4. Looks: I've seen 4 of them in person. I purchased the Walnut Satin. I happen to love the oval pickguard look and mine shows that off well. I think some of the color combinations are odd (black on black?), but overall this is a good looking bass. When I was first learning to play, you wouldn't find a bass that looked like this for less than what I had in my bank account, but with the SUB series, the Ray 34, and the OLP maybe that association might be less for people now.
5. Versatility: The single humbucking style of bass has its particular strengths. The extra room is good for using a pick and slapping. For those that like to fingerpluck nearer the neck, the single bridge pickup can be an issue, but I have quickly adjusted. The tone is sharp and clear, but in this price range, pretty much any other bass you buy will be able to produce a more versatile sound, particularly a jazz bass. For feeling so cheap, the bass is heavy (about 10 pounds). A squire VM weighs about the same, but feels so much heftier. The weight makes long playing sessions difficult. Other reviews were complaining about neck dip. It's there, but it is not as significant as I thought it would be. Most basses in this price range are more balanced, particularly by Ibanez.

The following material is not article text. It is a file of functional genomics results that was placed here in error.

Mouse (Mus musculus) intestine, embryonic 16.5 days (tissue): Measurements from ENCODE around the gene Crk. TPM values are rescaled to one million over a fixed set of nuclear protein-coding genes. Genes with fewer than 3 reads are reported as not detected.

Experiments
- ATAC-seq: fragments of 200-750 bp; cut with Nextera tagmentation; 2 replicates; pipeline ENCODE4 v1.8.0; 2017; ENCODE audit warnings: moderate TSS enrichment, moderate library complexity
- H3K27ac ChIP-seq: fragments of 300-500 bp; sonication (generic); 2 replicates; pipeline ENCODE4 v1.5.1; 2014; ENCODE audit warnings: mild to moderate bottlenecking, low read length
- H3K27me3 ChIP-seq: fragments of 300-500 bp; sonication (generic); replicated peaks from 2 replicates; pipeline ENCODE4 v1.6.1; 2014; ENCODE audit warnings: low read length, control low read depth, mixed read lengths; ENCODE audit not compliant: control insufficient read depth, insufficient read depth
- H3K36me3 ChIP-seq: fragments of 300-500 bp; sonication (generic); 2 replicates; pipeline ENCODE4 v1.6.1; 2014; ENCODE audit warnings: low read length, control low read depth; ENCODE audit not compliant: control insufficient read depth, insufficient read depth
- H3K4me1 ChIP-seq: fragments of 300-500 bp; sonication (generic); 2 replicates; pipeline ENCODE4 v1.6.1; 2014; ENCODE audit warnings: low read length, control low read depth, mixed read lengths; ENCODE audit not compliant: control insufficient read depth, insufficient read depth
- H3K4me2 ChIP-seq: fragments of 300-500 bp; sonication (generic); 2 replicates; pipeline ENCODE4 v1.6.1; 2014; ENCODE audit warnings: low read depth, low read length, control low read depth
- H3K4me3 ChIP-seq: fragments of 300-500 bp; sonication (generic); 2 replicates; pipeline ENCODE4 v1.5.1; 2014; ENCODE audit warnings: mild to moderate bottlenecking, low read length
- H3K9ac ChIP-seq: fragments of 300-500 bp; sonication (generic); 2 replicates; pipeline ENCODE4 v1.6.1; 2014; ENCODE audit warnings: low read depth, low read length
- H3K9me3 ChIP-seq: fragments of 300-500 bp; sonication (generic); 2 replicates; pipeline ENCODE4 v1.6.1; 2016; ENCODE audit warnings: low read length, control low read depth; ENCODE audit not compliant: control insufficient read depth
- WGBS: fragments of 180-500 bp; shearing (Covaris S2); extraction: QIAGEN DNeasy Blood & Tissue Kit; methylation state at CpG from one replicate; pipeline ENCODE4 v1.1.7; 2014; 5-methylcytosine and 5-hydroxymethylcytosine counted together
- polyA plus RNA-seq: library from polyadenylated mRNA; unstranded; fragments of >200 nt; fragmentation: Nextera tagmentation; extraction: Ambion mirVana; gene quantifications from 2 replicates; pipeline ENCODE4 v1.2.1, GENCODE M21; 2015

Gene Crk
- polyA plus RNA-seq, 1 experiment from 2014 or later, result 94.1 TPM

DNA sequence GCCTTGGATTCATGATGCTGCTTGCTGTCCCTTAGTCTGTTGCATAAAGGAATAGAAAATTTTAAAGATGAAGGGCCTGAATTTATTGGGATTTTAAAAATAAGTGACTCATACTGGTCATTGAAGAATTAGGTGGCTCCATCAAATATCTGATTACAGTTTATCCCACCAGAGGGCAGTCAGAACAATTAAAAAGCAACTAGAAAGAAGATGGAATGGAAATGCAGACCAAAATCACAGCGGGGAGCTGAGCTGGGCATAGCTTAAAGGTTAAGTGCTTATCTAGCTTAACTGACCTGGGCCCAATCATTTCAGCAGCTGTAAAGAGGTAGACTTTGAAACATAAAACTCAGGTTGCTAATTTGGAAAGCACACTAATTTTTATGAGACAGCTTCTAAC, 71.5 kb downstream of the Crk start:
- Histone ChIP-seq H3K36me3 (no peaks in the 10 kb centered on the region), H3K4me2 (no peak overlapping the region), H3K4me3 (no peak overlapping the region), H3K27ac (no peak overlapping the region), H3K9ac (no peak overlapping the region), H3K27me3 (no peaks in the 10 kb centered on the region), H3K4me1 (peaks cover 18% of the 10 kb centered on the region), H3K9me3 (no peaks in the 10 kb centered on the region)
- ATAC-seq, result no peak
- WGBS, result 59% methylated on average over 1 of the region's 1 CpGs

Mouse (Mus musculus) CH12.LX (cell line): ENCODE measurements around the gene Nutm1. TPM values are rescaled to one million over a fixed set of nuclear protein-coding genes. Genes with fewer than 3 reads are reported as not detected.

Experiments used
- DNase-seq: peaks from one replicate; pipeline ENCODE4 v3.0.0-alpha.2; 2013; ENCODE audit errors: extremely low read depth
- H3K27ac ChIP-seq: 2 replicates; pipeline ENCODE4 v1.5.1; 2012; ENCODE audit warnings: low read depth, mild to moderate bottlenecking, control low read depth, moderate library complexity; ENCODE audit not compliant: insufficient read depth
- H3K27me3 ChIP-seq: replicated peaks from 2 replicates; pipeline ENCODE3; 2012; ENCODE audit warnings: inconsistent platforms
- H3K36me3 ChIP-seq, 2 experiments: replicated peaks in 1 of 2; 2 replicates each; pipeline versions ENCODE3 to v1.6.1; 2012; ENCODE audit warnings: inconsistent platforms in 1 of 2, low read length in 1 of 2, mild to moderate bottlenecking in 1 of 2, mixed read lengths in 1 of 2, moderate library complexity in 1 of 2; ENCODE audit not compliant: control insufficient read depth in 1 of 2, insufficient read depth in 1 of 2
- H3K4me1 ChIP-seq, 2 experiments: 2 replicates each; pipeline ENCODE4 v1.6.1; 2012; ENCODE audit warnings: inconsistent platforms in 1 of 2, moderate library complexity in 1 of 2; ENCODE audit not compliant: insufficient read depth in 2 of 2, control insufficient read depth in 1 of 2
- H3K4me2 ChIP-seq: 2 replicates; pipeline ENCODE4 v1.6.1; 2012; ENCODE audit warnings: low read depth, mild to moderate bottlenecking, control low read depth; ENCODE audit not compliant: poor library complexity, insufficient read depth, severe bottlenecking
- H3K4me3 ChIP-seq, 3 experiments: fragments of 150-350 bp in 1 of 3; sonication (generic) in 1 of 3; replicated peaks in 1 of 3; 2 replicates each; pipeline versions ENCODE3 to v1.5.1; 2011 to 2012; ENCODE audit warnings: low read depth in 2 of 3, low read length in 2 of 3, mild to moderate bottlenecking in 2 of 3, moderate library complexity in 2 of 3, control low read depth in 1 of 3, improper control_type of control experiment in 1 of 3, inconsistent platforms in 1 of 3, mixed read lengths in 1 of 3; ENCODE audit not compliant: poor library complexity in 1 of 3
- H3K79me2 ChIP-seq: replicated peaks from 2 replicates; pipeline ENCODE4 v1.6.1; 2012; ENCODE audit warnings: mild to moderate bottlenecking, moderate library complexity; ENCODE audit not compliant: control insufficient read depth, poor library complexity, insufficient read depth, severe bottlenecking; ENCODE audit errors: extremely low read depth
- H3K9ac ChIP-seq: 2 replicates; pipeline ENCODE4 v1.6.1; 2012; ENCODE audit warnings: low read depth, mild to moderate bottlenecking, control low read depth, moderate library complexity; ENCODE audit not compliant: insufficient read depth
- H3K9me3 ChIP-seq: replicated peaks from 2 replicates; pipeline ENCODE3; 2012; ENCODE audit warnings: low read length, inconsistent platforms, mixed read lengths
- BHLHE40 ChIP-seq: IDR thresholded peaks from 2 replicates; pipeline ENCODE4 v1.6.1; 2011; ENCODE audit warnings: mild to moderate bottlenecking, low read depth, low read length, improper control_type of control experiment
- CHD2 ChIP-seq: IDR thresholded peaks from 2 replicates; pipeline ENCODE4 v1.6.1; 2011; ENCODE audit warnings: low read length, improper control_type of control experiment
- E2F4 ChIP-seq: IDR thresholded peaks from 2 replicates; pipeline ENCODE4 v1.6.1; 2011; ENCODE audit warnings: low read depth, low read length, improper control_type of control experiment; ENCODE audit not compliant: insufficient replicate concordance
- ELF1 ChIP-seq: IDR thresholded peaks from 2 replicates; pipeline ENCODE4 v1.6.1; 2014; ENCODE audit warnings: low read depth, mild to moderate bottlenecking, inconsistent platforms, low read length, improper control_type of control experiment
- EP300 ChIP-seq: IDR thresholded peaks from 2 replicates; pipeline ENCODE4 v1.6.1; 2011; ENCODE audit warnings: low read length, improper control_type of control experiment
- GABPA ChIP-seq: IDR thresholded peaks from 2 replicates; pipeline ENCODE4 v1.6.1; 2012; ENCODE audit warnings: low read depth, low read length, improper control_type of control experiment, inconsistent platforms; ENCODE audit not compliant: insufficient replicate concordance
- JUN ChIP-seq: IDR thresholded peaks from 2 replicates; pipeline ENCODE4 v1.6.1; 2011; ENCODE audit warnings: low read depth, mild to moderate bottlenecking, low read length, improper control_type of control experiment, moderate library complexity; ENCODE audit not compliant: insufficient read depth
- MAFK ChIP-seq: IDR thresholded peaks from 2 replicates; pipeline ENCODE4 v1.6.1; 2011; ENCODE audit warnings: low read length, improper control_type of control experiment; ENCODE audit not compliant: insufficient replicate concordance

Final Thoughts: I really do like this bass and purchased it. It's fun to play and has a great sound. It does not blow you away with its quality, but it's fine for the price range. Definitely make sure it's a tone you like before you jump in.
Some alternatives and thoughts:
-VM Jazz bass by Squire is better constructed, better looking, and offers more variety of sounds for basically the same price. However, it lacks the musicman personality that makes this one a winer. It also only has passive pickups.
-Ibanez SR 250 and others is similarly constructed, a bit more plain, and offers 2 covered pickups and a 3 band eq. Also, lacks that personality. The Ray 4 is a bit smoother to play in my opinion, though you may be able to get a little bit lower action on the Ibanez.
-Epiphone Thunderbird IV: I hate thunderbirds, but it also has a larger variety of sounds and is more suited to those that just want to dial in a metal or rock tone. ESP and Jackson are also ones to look at if this is your angle.
-Tobias Toby Pro: Construction Quality on the Ray is a bit better. Tone is miles away better on Ray. Toby is easier to play.
-Schector Omen is another option. I've never liked these much. They might be a bit easier to play, but tone is so boring.